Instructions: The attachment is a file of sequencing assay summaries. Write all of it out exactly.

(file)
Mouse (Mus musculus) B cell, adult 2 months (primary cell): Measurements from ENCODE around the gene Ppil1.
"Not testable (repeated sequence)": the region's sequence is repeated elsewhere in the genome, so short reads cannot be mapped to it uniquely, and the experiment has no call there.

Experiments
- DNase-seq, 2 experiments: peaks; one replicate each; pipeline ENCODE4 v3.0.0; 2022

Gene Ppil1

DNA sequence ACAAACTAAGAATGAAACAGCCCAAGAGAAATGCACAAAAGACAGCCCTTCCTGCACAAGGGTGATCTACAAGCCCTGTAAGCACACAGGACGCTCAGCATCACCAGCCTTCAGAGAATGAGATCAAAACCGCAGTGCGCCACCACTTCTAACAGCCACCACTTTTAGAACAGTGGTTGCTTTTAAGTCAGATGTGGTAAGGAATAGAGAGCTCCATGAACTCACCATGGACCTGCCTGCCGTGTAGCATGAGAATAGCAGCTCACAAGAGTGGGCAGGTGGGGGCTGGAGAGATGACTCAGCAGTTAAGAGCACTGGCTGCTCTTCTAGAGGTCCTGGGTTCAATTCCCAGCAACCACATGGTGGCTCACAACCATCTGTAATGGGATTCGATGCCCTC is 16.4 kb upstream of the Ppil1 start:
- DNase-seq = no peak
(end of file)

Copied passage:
Mouse (Mus musculus) B cell, adult 2 months (primary cell): Measurements from ENCODE around the gene Ppil1.
"Not testable (repeated sequence)": the region's sequence is repeated elsewhere in the genome, so short reads cannot be mapped to it uniquely, and the experiment has no call there.

Experiments
- DNase-seq, 2 experiments: peaks; one replicate each; pipeline ENCODE4 v3.0.0; 2022

Gene Ppil1

DNA sequence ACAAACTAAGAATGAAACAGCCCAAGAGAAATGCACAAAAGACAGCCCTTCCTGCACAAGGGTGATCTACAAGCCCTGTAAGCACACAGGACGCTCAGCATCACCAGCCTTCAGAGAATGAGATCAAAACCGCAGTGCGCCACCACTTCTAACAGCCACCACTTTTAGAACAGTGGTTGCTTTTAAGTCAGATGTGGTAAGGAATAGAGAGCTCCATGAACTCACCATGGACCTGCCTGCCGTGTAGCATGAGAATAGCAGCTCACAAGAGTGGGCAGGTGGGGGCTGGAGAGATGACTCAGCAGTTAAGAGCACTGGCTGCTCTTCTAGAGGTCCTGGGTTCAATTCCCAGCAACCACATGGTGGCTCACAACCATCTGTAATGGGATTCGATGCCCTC is 16.4 kb upstream of the Ppil1 start:
- DNase-seq = no peak